What’s It About
Set mostly in 1976, congregants from Saint Jude’s Church in London are heading to the Loney, a small village on the Lancashire coast, for Easter pilgrimage. Among them are two brothers, Smith and his mute brother Hanny. What follows over the Easter period will change the lives of everyone on the pilgrimage and test the bond between two brothers.
Should I Read It?
Yes. In my experience it’s rare for any novel – whether genre or literary – to treat faith in a sensitive manner. But with great subtlety, intelligence and maturity, Hurley provides us with an astonishing book that looks deeply at faith by never mocking the believer or admonishing the non believer. For a novel that invokes an uneasy, slightly claustrophobic atmosphere, unexpected warmth comes from the relationship between the brothers and Smith’s friendship with Reverend Bernard.
I’ve thought about that look quite often as I’ve been getting all this down. What it meant. What Father Bernard had let slip just at that moment. What he really thought of Mummer. A line of dominos, spinning plates, a house of cards. Pick a cliché. He had realised what I’d known about Mummer for a long time—that if one thing gave way, if one ritual was missed or a method abridged for convenience, then her faith would collapse and shatter. I think it was then that he began to pity her.
On the surface, there’s nothing particularly ambitious or original about The Loney. The genre elements appear to draw heavily on a long tradition of UK and US horror novels dealing with isolated towns, often by the sea, where the residents are suspicious of outsiders, where the Old Gods still hold prominence.
For Hurley though, the familiar setting gives the books its unsettling atmosphere and tone, resulting in vivid, perfectly pitched imagery:
The night crept in at The Loney, in a way that I’ve never known anywhere else. At home in London, it kept its distance from us, skulking behind the streetlights and the office blocks and could be easily knocked aside in a second by the rush of light and metal from the Metropolitan Line trains that flashed past the end of our garden. But here it was different. There was nothing to keep it away. The moon was cold and distant and the stars were as feeble as the tiny specks of light from the fishing boats way out at sea.
But beyond the genre trappings, Hurley is engaging the reader in a discussion about faith, without the sensationalism or point scoring you might find in other novels. I may no longer be religious, but I still appreciate a novel that doesn’t dismiss religion or ritual out of hand and doesn’t feature a cast of straw-people, whether it’s the narrow minded true believer or the Priest who turns out to be a pedophile. Hurley avoids these cliches by not appearing to push a specific agenda. If he does have a message it’s that rigid adherence to faith can be damaging. This is typified by the stout and conservative Father Wilfred who, we discover, loses his faith after a previous Easter trip to the Loney. And as the representative paragraph above hints at, Smith and Hanny’s mother is facing a similar crisis, hiding it from herself and others through obedience to ritual. Hurley could have left things there, made this a book about how strict faith can be psychologically damaging, but instead he gives us Father Bernard, Father Wilfred’s replacement, who is not only younger than his predecessor but also has a much broader view of the world. He’s an engaging and warm character, but most of all he believes in God. For Father Bernard faith is less about the rituals – a fact that annoys Smith’s mother – and more about love and care for his parishioners. His relationship with Smith, whom he calls Tonto, is delightful precisely because, amongst other things, they discuss the vagaries of God.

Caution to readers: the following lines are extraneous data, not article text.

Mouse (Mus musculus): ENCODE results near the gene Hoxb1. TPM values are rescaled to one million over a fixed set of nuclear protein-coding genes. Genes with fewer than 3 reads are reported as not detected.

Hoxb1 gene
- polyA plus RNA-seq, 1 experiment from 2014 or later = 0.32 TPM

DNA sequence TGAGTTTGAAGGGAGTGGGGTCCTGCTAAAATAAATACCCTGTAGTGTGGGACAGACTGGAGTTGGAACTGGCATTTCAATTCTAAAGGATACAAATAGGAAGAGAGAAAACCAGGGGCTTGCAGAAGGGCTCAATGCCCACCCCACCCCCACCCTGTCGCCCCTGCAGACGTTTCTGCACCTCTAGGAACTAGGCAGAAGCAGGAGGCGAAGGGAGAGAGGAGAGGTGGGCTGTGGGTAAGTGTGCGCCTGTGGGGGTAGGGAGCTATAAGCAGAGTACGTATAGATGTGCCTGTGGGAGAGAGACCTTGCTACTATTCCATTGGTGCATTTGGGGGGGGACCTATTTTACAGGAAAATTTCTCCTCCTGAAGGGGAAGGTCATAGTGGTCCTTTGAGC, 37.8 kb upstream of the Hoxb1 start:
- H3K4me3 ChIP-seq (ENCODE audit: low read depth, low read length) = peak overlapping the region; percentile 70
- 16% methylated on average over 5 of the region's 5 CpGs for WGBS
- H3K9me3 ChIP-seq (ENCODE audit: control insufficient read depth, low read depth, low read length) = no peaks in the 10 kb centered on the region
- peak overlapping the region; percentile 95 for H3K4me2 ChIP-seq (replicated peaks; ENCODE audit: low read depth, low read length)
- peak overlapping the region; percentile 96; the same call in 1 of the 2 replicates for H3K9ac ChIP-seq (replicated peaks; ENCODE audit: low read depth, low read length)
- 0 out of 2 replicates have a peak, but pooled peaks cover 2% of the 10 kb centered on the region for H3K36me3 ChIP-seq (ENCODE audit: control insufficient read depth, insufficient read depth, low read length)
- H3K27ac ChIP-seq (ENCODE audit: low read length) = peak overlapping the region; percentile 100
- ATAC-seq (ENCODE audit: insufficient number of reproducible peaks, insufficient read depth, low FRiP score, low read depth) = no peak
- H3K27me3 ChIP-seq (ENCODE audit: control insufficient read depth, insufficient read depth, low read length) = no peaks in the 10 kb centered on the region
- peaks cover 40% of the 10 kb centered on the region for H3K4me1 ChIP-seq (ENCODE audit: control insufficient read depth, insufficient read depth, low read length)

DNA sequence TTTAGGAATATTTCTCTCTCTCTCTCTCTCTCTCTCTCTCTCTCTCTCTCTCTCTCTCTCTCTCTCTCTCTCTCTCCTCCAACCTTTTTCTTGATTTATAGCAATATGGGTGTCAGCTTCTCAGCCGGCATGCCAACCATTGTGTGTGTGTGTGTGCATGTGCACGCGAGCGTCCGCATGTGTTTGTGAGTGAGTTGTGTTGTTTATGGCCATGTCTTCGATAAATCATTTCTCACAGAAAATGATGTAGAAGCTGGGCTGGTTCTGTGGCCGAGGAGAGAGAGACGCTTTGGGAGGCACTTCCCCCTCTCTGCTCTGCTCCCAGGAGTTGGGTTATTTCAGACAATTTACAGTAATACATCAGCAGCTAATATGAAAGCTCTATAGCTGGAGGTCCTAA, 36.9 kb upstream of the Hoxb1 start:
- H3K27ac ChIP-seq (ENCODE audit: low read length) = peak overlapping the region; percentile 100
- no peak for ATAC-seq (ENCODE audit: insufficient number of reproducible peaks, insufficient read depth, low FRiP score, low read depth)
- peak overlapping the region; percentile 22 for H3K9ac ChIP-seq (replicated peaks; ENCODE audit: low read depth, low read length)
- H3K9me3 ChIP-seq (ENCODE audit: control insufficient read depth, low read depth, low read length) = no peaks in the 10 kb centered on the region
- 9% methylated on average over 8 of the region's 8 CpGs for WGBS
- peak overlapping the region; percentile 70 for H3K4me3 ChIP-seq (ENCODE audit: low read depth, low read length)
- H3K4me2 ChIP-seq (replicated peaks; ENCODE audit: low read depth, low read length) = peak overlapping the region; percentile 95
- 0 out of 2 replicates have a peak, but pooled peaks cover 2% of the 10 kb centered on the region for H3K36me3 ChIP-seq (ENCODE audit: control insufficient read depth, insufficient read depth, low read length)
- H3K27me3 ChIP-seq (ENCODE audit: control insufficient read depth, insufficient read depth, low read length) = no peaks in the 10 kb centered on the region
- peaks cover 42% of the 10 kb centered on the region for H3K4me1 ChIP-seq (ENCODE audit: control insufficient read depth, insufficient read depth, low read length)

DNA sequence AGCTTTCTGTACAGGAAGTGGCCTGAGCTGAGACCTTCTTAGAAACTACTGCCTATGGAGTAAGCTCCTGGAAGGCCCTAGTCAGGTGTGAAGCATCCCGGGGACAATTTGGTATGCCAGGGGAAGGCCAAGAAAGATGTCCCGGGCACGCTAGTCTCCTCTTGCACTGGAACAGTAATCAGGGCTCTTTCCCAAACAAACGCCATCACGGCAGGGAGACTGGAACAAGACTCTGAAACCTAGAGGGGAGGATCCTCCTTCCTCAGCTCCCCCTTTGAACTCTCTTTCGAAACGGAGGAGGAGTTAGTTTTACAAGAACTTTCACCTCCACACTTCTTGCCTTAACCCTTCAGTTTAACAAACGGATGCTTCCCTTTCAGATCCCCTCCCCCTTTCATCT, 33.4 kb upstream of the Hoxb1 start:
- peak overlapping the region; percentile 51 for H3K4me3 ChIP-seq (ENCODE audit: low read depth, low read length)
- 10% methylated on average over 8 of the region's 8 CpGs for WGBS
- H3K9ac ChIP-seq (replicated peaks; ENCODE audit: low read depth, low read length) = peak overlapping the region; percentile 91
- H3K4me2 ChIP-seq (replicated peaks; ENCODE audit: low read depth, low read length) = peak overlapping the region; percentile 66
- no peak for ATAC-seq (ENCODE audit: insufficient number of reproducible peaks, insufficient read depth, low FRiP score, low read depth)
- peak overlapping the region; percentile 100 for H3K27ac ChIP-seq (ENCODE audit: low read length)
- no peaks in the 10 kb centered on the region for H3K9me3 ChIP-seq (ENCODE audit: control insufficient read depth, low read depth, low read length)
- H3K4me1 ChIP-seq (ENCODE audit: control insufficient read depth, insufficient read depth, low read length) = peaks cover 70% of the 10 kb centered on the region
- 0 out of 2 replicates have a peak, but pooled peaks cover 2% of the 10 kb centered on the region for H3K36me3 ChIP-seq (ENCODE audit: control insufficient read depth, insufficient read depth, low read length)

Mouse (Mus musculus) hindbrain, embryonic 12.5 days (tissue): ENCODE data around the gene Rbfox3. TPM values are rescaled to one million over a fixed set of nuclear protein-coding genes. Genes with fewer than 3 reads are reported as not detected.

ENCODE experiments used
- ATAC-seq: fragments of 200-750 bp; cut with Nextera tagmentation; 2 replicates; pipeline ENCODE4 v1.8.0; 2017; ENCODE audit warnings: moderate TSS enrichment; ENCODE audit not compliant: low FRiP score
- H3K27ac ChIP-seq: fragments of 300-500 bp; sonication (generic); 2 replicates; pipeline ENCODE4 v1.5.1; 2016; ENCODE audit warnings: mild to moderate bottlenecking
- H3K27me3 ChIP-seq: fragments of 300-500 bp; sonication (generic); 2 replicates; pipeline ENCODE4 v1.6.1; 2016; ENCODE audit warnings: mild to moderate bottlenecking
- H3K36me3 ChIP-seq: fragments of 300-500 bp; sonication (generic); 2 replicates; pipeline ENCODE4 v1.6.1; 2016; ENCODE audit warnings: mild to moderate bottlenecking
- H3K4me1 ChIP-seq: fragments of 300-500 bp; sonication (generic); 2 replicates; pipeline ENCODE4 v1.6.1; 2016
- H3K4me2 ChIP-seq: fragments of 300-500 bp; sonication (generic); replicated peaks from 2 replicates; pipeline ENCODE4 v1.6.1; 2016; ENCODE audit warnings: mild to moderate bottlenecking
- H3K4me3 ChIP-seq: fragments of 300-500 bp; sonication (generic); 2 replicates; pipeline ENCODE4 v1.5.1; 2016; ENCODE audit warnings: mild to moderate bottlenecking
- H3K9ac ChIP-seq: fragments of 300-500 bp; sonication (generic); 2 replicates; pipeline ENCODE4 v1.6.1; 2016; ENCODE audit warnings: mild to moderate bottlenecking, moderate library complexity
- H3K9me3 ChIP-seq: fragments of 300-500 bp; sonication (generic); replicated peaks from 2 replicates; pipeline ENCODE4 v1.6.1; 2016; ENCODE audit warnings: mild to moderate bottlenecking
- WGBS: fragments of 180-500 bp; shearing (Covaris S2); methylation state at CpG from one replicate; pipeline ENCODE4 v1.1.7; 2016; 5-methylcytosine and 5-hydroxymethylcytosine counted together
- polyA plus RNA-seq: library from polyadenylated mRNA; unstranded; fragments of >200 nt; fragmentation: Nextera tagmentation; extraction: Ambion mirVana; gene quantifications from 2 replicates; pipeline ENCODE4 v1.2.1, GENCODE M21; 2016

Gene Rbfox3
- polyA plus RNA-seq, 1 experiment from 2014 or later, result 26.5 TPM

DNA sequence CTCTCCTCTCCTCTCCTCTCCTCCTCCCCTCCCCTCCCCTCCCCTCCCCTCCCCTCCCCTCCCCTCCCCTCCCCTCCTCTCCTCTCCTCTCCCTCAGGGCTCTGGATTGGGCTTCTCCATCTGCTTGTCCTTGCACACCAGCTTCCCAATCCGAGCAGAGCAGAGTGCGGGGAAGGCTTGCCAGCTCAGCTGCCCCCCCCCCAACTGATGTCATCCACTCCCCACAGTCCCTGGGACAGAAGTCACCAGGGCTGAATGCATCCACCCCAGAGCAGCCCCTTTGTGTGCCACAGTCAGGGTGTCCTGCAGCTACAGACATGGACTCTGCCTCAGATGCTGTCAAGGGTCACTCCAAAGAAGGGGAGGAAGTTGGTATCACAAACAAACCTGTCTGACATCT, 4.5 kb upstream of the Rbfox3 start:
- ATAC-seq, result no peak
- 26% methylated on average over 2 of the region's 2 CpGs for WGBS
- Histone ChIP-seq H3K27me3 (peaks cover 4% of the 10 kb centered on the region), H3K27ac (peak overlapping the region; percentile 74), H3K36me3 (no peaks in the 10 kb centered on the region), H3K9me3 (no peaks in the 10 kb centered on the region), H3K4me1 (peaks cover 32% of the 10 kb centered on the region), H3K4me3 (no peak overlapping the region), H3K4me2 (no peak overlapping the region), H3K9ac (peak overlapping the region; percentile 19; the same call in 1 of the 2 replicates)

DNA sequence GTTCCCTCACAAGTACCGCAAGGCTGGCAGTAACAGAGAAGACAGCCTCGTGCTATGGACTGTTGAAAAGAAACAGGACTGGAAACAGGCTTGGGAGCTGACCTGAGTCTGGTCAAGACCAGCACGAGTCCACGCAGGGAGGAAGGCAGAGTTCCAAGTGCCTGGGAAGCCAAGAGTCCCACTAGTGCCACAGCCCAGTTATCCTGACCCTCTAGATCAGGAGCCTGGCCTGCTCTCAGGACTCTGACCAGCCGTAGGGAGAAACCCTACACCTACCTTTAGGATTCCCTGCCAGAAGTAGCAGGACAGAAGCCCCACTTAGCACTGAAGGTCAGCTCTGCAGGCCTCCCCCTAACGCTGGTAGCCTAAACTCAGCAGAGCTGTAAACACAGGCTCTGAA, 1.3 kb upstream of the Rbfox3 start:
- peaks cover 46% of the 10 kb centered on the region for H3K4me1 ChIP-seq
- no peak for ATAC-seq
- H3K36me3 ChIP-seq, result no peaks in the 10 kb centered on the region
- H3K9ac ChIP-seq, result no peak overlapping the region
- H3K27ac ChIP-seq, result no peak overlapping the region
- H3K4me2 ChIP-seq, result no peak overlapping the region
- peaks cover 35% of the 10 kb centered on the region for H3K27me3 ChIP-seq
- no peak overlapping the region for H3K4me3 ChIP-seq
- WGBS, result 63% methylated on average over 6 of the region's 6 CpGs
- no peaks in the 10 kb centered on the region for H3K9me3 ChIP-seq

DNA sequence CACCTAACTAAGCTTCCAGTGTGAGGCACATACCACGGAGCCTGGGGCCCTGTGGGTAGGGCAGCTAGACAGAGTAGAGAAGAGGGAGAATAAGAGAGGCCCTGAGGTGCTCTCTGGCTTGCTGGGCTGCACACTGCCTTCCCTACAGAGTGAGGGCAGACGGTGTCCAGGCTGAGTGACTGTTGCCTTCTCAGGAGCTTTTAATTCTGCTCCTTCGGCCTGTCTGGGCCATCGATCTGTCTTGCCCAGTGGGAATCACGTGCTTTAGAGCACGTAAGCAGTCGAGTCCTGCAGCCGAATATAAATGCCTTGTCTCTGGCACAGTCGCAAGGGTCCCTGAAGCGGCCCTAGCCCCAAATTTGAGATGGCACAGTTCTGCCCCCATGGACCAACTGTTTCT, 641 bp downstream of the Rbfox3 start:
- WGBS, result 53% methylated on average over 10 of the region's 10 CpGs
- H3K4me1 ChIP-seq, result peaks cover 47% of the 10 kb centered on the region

Talking about relationships, Smith’s bond with his mute brother is beautifully realised and one of the highlights of the novel. While he’s the younger of the two, Smith is unsurprisingly protective of his older brother whose inability to communicate has stunted his intellectual development. But more than that, Smith is the only person in the family or the Church was has found a way to speak with Hanny. It makes the miracle that occurs later in the novel all the more affecting and disturbing.
As important as the “miracle” is to the novel’s framing story and resolution, the supernatural is pushed so far into the background – really only emerging at the very end of the book – that I did wonder why Hurley had bothered, why he hadn’t just written a novel about faith and brotherhood. But on reflection I realise that the ambiguity of those final pages – it’s not exactly clear what happens in the cellar… what Hanny sees… what Smith does… what ritual is taking place – slots neatly into Hurley’s exploration of faith. It’s interesting to contrast Smith’s reaction to Hanny’s miracle – the dread and horror of a non believer – to his mother’s utter certainty that what has happened is a gift from God – the ecstasy of a faith.
If I do have a concern it’s that more people aren’t discussing The Loney. Tartarus Press is increasingly raising its profile with the publication of fantastic and intelligent work like Angela Slatter’s marvellous The Bitterwood Bible and Nike Sulway’s award winning Rupetta. And yet an astonishing good novel like the The Loney has been missed by the major genre websites. As Jonathan Strahan points out it’s impossible to cover all the novels that are published within the genre. But based on their past and current record you would think that a collection or novel by Tartarus Press would feature, without hesitation, on these sites. Thank God then for the James Herbert Awards. While I may not have been impressed with all the finalists, the awards existence is justified by simply recognising The Loney.
P.S. I can’t be the only person who saw the title of this book and started humming the chorus of this Roy Orbison classic.